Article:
MicroRNAs are the small regulatory RNAs which are 19 to 24 nucleotides in length and are reported to regulate the expression of around 60% of human genes . MicroRNAs (miRNAs) lead to regulation of gene expression by binding to complementary sites present in 3′UTR of target gene via their seed region [12,13]. Viruses modulate the expression of cellular microRNAs  which may help the virus to augment its replication  or in evasion of cellular immune response . Recently, the expression of miR-29b  and miR-155  has been reported to be modulated upon JEV infection. Viruses like DENV, CHIKV and VSV have been reported to overexpress miR-146a which helps the virus to shut down inflammatory responses of cell [19,20,21]. miR-146a is a well-known anti-inflammatory microRNA which targets TNF receptor-associated factor 6 (TRAF6) and IL-1 receptor associated kinase-1 (IRAK1) and IRAK 2 genes . These genes encode for various adaptor proteins involved in NF-κB activation. miR-146a has been also reported to target STAT1 gene which acts as a transcription factor for expression of interferon-stimulated genes . miR-146a is induced by NF-κB activation, where induction of miR-146a targets genes involved in NF-κB activation and forms a regulatory negative feedback loop in monocytes . miR-146a was found to be overexpressed in Tregs and its deficiency led to disruption of immunological tolerance in mice . miR-146a overexpression leads to suppression of cellular inflammatory response and decrease in cytokine secretion [25,26].
In our study, we found that JEV-induced miR-146a upregulation led to the downregulation of TRAF6 and IRAK1 and IRAK2 genes and suppression of NF-κB activation along with decreased expression of pro-inflammatory cytokines. The initial activation of NF-κB by virus resulted in increased expression of miR-146a, which targeted the adapter molecules involved in NF-κB activation through a negative feedback loop. JEV-mediated miR-146a upregulation downregulated the STAT1 expression and abrogated the Jak-STAT pathway, which led to the decreased expression of interferon-stimulated genes (ISGs). This observation suggested the exploitation of cellular miR-146a by JEV to suppress cellular inflammatory responses in order to create favorable cellular environment for their survival.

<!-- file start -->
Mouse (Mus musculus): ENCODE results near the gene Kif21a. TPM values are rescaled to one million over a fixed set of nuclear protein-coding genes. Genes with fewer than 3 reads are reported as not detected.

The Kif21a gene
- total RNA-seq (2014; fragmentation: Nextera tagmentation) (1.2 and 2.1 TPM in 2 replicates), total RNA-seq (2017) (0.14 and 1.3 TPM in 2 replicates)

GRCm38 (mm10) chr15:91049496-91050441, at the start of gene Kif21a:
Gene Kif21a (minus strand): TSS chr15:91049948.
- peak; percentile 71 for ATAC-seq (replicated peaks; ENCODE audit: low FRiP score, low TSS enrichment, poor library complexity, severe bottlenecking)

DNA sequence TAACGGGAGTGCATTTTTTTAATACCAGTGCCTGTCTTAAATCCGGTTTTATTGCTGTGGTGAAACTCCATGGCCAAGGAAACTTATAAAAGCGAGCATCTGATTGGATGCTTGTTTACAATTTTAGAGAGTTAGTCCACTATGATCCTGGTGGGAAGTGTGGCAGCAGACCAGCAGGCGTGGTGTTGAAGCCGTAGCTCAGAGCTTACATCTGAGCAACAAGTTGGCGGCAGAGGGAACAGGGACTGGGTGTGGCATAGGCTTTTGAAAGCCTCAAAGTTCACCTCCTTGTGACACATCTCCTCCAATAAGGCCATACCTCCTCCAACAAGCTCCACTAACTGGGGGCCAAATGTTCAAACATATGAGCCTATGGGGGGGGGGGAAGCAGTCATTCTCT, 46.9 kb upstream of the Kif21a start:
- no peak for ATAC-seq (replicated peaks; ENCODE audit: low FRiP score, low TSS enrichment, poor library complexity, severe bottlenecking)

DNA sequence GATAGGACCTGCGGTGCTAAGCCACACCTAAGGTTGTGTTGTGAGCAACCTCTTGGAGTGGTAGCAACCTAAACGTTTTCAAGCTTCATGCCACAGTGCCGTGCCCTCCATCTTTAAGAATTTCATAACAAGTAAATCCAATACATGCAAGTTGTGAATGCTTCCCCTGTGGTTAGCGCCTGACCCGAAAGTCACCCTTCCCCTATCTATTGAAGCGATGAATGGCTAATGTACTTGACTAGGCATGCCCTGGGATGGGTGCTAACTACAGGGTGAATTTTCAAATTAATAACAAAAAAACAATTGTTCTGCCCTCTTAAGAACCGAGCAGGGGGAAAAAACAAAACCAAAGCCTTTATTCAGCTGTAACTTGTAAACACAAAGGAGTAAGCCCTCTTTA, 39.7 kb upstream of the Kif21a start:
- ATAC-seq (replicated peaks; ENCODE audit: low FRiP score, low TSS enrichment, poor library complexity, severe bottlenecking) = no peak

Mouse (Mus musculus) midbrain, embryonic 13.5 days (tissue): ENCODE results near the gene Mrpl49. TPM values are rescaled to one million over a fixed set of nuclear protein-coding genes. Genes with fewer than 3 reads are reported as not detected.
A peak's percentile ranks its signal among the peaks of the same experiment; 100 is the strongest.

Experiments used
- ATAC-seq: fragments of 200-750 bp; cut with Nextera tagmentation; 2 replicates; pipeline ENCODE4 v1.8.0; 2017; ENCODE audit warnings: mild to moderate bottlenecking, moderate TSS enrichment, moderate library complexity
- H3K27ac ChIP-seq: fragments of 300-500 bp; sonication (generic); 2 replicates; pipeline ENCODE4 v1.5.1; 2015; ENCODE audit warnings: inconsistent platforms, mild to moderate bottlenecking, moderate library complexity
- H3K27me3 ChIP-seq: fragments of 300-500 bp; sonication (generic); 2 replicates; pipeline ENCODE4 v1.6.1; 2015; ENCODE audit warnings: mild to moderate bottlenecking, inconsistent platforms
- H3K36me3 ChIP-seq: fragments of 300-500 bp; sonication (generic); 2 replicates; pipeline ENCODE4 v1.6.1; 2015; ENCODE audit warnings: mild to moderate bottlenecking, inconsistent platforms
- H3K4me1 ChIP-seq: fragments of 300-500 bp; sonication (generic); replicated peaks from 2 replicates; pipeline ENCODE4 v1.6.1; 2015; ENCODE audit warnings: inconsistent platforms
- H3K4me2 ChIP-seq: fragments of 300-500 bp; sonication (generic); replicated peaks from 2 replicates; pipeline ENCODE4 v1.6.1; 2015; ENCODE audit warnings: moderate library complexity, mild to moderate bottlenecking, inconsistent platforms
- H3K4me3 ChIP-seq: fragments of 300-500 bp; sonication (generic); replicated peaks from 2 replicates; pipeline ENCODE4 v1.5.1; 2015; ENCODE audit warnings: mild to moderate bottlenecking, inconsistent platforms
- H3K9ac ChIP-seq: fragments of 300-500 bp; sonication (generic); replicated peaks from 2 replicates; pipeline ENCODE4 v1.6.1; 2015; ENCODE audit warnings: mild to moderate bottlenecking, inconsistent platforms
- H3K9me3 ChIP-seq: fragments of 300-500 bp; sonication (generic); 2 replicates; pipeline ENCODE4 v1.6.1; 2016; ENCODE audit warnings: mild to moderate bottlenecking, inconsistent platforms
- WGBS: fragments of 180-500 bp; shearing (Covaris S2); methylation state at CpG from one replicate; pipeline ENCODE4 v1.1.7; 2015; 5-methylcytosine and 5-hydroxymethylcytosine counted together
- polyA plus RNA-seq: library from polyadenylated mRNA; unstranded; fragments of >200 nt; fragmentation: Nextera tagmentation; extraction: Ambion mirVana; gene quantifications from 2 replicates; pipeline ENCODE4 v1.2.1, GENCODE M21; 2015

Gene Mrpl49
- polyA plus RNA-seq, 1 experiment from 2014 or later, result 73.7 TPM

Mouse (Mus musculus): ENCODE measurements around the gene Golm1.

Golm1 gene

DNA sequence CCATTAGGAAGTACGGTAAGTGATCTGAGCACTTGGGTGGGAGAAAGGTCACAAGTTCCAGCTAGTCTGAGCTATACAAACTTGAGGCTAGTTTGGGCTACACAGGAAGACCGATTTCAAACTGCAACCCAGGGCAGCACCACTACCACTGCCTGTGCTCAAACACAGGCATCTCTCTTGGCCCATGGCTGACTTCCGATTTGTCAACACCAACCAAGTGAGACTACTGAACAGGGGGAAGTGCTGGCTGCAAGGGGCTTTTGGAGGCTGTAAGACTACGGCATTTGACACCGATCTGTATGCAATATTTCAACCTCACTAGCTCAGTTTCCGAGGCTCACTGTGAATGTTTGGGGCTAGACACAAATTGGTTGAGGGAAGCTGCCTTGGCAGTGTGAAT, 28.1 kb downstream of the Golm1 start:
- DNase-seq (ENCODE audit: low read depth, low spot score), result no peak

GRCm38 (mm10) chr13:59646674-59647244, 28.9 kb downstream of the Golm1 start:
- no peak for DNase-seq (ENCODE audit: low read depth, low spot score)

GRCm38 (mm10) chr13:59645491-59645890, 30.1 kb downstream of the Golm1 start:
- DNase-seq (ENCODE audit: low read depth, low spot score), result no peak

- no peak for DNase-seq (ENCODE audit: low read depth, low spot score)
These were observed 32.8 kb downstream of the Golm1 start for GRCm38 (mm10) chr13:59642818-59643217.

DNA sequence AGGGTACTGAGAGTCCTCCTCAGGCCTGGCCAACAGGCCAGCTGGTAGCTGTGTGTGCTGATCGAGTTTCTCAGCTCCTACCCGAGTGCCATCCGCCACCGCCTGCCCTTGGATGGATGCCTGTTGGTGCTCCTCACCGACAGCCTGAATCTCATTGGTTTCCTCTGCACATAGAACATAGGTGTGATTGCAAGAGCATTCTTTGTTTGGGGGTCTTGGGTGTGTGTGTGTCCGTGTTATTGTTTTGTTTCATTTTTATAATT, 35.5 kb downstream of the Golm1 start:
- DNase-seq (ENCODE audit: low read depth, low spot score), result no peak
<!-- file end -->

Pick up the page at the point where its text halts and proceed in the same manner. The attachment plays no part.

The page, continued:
Human microglial cell line CHME3 was obtained as a gift from Dr. Anirban Basu (National Brain Research Centre, Manesar, Haryana). CHME3 cells were grown in Complete Dulbecco Modified Eagle Medium (DMEM) (#12100-046, Gibco, Rockville, MD, USA) with 10% heat-inactivated fetal bovine serum (16000–044; Gibco BRL) and 100 U penicillin and 100 μg/ml streptomycin (#10378016; Gibco-BRL). Porcine stable kidney cells (PS cells) for JEV Plaque Assay and C6/36 cells for JEV propagation were also cultured in Complete Dulbecco Modified Eagle Medium.
JEV propagation and infection
JEV strains (JaOArS982 and P20778 Vellore strain) were given as a gift by Dr. Anirban Basu, NBRC which was further propagated in mosquito cell line C6/36 (Aedes albopictus). The 2 × 105 cells were seeded in 75-cm2 flask and infected with JEV at MOI 0.1 in incomplete DMEM (without FBS and antibiotic) medium. The incomplete DMEM media was replaced by complete DMEM media 3 h post infection, and cells were incubated for 8 days in humidified 5% CO2 incubator at 28°C. The supernatant was collected, and the virus was precipitated using PEG virus precipitation kit (#ab102538; Abcam, Cambridge, MA, USA). Virus titer was determined by using plaque assay. For plaque assay, 2 × 105 PS cells were seeded in six-well plates and different dilutions of virus (10−3 to 10−9) were used for infection. Three hours post infection, cells were washed with PBS and agarose overlay medium (2X incomplete DMEM, 5% FBS, 2% low melting agarose, and 1% penicillin-streptomycin) was added on cells and kept at 37°C incubator for 72 h. Later, the cells were fixed by 10% formaldehyde and the overlay was removed. The cells were stained with crystal violet stain, and plaques were counted to determine the virus titer. For infection experiments, 5 × 105 CHME3 cells were seeded in 25 cm2 flask and infected by JEV at MOI 5 in incomplete DMEM. Three hours post infection, the media was replaced by complete DMEM and cells were harvested at 24 h post infection.